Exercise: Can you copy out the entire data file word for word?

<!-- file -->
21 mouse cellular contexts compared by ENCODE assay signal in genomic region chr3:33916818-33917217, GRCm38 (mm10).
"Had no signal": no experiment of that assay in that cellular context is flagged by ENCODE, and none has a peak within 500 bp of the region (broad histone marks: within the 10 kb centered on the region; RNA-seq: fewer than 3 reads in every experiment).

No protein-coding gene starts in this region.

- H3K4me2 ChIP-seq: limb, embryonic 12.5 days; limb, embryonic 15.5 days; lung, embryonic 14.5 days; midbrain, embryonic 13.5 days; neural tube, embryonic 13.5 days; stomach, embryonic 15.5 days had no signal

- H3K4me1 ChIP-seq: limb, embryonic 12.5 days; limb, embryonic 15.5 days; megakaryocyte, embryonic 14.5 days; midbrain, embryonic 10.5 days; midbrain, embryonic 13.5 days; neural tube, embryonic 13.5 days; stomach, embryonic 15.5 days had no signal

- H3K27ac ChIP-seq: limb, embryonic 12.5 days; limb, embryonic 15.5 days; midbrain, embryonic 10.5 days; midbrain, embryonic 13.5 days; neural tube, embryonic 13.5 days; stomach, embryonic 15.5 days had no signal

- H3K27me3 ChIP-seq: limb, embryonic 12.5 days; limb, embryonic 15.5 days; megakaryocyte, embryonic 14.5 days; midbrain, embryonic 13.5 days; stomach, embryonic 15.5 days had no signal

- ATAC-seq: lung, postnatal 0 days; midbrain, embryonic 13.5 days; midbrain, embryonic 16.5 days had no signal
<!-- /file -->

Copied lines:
21 mouse cellular contexts compared by ENCODE assay signal in genomic region chr3:33916818-33917217, GRCm38 (mm10).
"Had no signal": no experiment of that assay in that cellular context is flagged by ENCODE, and none has a peak within 500 bp of the region (broad histone marks: within the 10 kb centered on the region; RNA-seq: fewer than 3 reads in every experiment).

No protein-coding gene starts in this region.

- H3K4me2 ChIP-seq: limb, embryonic 12.5 days; limb, embryonic 15.5 days; lung, embryonic 14.5 days; midbrain, embryonic 13.5 days; neural tube, embryonic 13.5 days; stomach, embryonic 15.5 days had no signal

- H3K4me1 ChIP-seq: limb, embryonic 12.5 days; limb, embryonic 15.5 days; megakaryocyte, embryonic 14.5 days; midbrain, embryonic 10.5 days; midbrain, embryonic 13.5 days; neural tube, embryonic 13.5 days; stomach, embryonic 15.5 days had no signal

- H3K27ac ChIP-seq: limb, embryonic 12.5 days; limb, embryonic 15.5 days; midbrain, embryonic 10.5 days; midbrain, embryonic 13.5 days; neural tube, embryonic 13.5 days; stomach, embryonic 15.5 days had no signal

- H3K27me3 ChIP-seq: limb, embryonic 12.5 days; limb, embryonic 15.5 days; megakaryocyte, embryonic 14.5 days; midbrain, embryonic 13.5 days; stomach, embryonic 15.5 days had no signal

- ATAC-seq: lung, postnatal 0 days; midbrain, embryonic 13.5 days; midbrain, embryonic 16.5 days had no signal